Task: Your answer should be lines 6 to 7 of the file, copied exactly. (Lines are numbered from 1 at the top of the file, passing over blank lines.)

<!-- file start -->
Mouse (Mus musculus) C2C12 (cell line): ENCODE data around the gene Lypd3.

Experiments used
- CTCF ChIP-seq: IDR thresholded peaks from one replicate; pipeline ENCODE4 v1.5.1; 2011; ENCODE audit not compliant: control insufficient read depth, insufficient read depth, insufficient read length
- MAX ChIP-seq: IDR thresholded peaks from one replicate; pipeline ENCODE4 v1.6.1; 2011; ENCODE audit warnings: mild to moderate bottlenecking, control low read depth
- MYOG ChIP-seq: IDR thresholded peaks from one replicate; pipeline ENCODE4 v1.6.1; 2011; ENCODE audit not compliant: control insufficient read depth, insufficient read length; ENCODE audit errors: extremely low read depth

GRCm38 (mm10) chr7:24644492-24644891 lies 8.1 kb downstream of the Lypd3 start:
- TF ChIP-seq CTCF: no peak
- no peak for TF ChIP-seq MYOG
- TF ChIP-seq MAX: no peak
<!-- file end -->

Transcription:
GRCm38 (mm10) chr7:24644492-24644891 lies 8.1 kb downstream of the Lypd3 start:
- TF ChIP-seq CTCF: no peak